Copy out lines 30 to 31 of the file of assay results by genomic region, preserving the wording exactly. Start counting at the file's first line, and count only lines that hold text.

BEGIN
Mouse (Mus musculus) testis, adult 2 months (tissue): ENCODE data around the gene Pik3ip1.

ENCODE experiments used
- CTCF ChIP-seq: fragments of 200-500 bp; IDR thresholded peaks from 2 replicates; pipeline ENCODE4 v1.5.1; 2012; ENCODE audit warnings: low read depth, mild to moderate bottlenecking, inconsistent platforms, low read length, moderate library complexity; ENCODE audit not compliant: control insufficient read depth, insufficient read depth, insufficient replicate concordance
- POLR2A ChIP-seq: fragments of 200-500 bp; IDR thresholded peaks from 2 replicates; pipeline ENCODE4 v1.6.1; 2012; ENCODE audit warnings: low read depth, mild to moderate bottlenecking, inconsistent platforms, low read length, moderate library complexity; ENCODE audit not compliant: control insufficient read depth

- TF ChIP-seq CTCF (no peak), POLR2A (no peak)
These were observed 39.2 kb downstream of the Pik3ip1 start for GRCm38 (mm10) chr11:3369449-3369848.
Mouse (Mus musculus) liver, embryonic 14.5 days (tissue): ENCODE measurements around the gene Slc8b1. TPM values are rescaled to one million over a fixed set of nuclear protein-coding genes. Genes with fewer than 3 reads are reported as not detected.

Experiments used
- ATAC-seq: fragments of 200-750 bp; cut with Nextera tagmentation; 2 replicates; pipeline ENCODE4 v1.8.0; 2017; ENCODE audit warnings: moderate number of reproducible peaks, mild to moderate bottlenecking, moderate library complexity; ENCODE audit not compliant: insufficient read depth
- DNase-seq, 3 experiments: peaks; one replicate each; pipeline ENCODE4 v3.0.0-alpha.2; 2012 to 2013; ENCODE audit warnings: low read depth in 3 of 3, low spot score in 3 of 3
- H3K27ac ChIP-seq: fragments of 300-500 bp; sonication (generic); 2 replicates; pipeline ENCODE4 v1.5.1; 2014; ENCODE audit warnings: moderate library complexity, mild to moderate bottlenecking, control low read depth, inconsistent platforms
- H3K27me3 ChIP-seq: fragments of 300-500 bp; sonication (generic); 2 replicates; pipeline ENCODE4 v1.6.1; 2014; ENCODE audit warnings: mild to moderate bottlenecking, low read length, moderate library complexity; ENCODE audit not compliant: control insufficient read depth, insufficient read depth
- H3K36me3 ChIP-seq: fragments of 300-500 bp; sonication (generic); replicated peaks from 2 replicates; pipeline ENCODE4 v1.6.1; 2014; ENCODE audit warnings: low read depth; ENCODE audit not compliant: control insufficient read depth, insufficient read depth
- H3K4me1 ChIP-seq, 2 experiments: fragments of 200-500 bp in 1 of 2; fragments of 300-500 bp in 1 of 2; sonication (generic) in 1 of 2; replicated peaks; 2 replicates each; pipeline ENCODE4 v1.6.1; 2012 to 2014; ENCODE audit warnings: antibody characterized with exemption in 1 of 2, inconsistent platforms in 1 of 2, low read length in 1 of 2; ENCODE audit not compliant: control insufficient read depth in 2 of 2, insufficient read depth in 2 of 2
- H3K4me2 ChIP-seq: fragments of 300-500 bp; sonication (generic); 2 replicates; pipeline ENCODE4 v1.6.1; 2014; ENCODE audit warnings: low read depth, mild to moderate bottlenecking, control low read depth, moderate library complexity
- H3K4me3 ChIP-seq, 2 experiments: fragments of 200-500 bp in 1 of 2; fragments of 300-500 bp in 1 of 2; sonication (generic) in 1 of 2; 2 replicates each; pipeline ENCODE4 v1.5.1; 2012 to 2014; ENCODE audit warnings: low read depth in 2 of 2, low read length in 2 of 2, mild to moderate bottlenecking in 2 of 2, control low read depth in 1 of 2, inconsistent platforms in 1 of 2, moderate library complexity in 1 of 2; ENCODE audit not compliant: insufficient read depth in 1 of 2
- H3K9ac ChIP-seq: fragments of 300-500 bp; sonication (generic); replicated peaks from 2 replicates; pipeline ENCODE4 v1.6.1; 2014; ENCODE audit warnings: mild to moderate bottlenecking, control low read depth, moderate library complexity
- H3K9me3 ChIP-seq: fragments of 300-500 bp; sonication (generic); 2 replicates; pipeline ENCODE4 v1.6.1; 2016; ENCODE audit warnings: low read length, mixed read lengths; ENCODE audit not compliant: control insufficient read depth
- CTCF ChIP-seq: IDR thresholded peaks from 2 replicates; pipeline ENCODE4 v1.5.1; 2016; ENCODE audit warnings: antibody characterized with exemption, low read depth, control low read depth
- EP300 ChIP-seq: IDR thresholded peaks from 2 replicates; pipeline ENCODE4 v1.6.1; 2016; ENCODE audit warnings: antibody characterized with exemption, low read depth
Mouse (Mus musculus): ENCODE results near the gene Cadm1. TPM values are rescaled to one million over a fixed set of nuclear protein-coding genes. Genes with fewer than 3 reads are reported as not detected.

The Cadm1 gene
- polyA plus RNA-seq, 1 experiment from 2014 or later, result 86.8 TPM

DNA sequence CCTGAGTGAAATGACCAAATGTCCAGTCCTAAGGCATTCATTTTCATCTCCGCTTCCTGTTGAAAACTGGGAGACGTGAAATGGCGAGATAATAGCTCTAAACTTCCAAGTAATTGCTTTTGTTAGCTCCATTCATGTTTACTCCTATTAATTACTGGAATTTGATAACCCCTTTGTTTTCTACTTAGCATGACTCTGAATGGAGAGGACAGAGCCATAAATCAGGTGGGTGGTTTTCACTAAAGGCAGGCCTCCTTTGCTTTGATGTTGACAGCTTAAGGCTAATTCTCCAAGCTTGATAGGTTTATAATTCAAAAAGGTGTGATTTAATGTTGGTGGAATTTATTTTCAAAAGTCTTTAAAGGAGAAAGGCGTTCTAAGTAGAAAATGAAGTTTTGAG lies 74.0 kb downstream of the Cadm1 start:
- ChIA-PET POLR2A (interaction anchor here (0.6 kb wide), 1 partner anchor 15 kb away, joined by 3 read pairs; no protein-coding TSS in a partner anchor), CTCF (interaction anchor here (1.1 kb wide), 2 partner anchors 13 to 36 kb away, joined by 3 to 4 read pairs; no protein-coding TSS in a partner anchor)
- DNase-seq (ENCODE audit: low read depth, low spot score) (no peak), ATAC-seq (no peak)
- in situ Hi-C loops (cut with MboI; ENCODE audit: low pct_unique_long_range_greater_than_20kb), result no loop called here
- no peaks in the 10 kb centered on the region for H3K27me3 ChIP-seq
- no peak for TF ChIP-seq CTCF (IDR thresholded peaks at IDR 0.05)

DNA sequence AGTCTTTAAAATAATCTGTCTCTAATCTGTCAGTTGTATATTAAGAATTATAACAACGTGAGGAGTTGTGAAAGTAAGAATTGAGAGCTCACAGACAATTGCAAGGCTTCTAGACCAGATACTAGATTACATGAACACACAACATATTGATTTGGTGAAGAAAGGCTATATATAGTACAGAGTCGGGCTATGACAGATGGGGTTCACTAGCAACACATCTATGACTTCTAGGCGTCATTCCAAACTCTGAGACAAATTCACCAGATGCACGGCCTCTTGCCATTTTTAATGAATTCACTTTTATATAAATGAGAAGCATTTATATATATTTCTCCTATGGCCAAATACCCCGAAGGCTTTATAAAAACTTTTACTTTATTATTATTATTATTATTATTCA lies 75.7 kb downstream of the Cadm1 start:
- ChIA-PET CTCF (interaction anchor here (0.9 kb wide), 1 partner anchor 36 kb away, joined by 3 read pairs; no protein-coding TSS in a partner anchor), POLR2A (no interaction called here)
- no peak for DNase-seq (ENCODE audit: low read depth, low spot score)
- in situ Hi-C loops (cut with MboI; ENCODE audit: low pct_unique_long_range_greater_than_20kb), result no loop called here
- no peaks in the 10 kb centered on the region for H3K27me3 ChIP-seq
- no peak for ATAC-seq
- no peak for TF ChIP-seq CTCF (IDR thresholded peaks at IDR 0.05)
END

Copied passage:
DNA sequence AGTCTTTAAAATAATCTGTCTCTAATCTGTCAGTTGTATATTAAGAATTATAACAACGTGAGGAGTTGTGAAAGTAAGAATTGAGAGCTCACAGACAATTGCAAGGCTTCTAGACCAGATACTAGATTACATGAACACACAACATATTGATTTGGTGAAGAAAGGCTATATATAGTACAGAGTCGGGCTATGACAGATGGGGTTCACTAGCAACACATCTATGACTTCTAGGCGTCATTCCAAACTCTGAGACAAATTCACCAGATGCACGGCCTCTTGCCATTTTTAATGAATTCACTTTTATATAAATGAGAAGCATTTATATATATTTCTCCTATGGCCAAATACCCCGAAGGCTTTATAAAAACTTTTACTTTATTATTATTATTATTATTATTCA lies 75.7 kb downstream of the Cadm1 start:
- ChIA-PET CTCF (interaction anchor here (0.9 kb wide), 1 partner anchor 36 kb away, joined by 3 read pairs; no protein-coding TSS in a partner anchor), POLR2A (no interaction called here)